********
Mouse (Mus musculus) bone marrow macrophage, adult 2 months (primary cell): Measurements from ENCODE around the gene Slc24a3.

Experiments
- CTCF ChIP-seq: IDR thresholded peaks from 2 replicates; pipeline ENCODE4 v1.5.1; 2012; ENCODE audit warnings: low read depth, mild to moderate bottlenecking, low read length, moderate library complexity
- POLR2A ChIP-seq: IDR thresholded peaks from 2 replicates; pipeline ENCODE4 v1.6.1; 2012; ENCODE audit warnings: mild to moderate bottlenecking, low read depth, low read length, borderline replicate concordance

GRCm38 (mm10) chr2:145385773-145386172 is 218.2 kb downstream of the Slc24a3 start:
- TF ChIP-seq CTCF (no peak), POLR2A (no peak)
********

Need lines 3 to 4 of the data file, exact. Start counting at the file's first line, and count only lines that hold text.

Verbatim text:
- CTCF ChIP-seq: IDR thresholded peaks from 2 replicates; pipeline ENCODE4 v1.5.1; 2012; ENCODE audit warnings: low read depth, mild to moderate bottlenecking, low read length, moderate library complexity
- POLR2A ChIP-seq: IDR thresholded peaks from 2 replicates; pipeline ENCODE4 v1.6.1; 2012; ENCODE audit warnings: mild to moderate bottlenecking, low read depth, low read length, borderline replicate concordance